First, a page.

Wayne County Business Lights A New Way
Tammy Schmidt turns pipes into light.
Pinterest spurred her interest, and Etsy turns her creativity into cash.
With her husband, George, Schmidt operates Stonecold Designz, cutting, etching, threading and twisting pipes, bottles and other things that catch her eye into table lamps, pendant lighting, sconces, even tables.
“An idea will kind of come to me, it will pop into my head, and I will see if I can make the pipe work the way I want it to,” she said.
Schmidt, 54, started the business about 2½ years ago out of the basement of their Preston Twp., Wayne County, home. Scrolling through Pinterest, the social networking site, one day, she saw someone turned pipes into lamps. That “caught my eye,“ she said.
“And I thought, well, I could make that easy enough,” said Schmidt, who manages the office of W.C. Welding in Lakewood. “I was thinking that I could do it as a sideline.”
She’s handy with tools. She learned her handiness at the side of her father, Roger Hess, who owned a body shop where she regularly joined him and tinkered.
She fashioned her first lamp out of pipes and four old telegraph insulators, the glass encasements for wires on telegraphs. Insulators encase electrical wires on utility poles, but before telephones, messages crossed the United States through telegraphs, which used electricity to send codes symbolizing letters through wires that criss-crossed the country.
Schmidt buys the pipes and electrical parts from various distributors, but finds some elements at flea markets.
She listed her first creation on Etsy, the online commerce website that focuses on handmade and vintage items.
She doesn’t remember the sale price, but remembered earning a 50 percent profit.
“The bug bit me and we started branching out and creating different designs,” Schmidt said.
She feels like she can fashion a lamp or light out of almost anything and likes to use anything that catches her eye. Right now, she’s working on a pendant light with a top that comes from a pressure plate in a vehicle transmission. Whiskey and other bottles are a favorite of customers who request speciality designs.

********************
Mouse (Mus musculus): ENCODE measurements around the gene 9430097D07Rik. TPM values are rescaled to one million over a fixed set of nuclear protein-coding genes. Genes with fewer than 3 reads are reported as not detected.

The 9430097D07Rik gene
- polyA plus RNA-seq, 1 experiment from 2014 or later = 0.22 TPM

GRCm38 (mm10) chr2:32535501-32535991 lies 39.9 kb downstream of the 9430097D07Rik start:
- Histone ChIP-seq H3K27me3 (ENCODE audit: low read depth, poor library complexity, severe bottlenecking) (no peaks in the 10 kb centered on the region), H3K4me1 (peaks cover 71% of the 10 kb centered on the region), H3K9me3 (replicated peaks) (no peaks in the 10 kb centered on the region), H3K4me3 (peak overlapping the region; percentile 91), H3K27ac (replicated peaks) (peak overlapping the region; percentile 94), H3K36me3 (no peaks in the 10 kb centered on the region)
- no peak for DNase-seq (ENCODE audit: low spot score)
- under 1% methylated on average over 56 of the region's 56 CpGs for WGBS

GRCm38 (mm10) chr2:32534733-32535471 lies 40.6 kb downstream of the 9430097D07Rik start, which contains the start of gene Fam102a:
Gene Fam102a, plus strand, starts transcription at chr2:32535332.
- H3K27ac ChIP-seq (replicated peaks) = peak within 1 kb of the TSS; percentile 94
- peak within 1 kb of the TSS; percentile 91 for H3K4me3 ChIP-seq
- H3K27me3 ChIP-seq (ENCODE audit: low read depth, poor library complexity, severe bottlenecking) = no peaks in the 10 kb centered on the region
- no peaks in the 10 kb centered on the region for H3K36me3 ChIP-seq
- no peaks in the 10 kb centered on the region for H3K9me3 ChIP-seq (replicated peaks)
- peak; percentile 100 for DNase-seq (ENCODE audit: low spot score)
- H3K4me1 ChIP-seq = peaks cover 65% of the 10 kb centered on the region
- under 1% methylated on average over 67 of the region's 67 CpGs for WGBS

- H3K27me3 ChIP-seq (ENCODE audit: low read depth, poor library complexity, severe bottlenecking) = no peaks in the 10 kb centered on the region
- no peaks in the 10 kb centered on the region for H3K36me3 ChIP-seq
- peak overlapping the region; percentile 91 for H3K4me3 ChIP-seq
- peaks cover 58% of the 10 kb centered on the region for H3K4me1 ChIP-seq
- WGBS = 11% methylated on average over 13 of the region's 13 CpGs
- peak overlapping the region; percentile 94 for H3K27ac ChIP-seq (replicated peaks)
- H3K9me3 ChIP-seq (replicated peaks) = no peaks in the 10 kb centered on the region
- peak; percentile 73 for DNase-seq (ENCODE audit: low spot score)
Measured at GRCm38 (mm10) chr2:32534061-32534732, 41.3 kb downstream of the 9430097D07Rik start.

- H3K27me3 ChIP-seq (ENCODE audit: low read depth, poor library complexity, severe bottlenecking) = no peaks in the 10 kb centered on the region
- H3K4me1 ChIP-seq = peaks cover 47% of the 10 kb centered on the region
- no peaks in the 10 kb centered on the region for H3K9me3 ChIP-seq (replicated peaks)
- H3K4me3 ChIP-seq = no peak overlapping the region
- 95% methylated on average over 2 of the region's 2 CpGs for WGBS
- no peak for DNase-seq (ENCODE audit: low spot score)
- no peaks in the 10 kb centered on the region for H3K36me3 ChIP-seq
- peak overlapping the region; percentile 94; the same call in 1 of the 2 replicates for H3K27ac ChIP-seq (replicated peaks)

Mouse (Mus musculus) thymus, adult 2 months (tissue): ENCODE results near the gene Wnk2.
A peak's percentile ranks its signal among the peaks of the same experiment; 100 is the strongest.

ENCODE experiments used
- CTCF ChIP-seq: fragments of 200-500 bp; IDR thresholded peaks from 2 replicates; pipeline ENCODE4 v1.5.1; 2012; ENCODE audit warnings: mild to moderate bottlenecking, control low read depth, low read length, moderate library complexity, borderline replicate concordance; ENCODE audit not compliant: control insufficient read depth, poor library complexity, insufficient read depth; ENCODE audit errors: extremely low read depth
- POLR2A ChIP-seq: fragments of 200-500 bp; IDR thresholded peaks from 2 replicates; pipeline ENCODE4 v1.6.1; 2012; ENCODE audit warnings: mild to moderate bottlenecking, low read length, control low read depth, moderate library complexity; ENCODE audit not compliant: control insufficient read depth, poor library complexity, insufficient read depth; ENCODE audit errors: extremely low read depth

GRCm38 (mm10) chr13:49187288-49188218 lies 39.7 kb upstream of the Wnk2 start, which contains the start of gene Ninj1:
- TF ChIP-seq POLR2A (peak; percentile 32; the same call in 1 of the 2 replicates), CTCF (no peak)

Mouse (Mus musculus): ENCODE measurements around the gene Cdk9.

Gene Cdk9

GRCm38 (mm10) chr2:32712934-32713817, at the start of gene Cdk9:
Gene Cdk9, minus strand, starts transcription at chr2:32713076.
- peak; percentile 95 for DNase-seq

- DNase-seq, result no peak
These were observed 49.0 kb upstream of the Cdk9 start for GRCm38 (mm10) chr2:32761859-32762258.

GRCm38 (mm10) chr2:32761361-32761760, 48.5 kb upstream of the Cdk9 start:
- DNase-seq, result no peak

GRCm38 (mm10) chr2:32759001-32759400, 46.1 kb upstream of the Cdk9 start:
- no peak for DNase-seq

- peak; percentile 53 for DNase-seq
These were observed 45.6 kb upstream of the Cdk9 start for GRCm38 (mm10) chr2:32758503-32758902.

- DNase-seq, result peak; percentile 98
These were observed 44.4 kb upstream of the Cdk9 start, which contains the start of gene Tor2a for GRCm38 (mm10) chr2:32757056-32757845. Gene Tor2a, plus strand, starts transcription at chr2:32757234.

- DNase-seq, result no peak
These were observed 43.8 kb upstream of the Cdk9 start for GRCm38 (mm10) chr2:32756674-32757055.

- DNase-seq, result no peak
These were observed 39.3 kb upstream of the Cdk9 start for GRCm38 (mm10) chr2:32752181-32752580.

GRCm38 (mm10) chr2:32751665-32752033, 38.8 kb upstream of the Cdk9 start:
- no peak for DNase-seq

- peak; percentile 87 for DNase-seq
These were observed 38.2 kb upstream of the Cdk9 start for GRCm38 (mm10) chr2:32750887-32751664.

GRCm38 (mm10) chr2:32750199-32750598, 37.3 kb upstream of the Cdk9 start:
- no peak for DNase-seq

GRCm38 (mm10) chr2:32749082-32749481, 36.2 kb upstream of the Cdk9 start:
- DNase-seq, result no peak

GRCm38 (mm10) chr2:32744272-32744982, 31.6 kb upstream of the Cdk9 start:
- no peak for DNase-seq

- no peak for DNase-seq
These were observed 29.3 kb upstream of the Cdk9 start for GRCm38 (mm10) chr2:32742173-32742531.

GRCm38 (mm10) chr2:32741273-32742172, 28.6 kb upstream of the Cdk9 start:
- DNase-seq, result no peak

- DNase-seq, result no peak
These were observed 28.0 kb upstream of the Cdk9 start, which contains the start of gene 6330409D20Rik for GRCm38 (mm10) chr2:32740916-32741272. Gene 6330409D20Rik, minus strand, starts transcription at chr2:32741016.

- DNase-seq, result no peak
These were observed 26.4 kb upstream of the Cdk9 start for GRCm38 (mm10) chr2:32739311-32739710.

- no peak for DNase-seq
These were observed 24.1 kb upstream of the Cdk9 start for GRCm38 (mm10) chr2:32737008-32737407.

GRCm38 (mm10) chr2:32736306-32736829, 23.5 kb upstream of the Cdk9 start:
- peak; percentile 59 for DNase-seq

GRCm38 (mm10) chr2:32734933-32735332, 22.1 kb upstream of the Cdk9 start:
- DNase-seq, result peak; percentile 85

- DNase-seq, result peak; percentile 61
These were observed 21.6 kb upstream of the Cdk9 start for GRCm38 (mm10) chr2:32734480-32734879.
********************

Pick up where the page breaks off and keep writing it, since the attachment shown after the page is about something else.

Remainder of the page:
“A lot of people have their man caves and basements with bars,” she said.
She made a lamp out of an old fire alarm pull station she found at a flea market.
“It definitely was a one-of-a-kind light. When it sold, I took it off the website,” she said.
Her website is stonecolddesignz.com.
There you’ll find lamps called a steampunk twin insulator, a tequila hangman and nothing but taillights.
She cooked up that last one from the housing on taillights from an antique truck. What looks like valves on her lamps actually serve as light switches once she’s done rejiggering them. She needs about four to five hours to complete a lamp, polishing glass and spray-painting the pipes or brushing on paint that adds an antique look. Her lamps range in price from $65 to $250, pendant lights, $55 to $475, and sconces, $75 or $175. She has sold about 50 so far, mostly on Etsy, where she was one of 1.9 million active sellers connected to 33.4 million active buyers at the end of last year.
“I do a lot of custom orders, too,” she said. “There’s so many different variations that you can do based on the size of the pipe.”
To publicize her business, she visits local arts and crafts festivals and maintains the website.
Someday, she thinks, she can devote her entire workday to this.
“It’s really starting to pick up,” she said.
For now, she mostly works on her creations after her day job and on weekends.
She relishes the time alone in her basement, threading pipes, fastening them into a shape, pushing wires through them, spraying paint and attaching sockets and plugs.
“My workshop is down in my basement and I will go down there and everybody else is upstairs and it’s just me and my parts,” she said.
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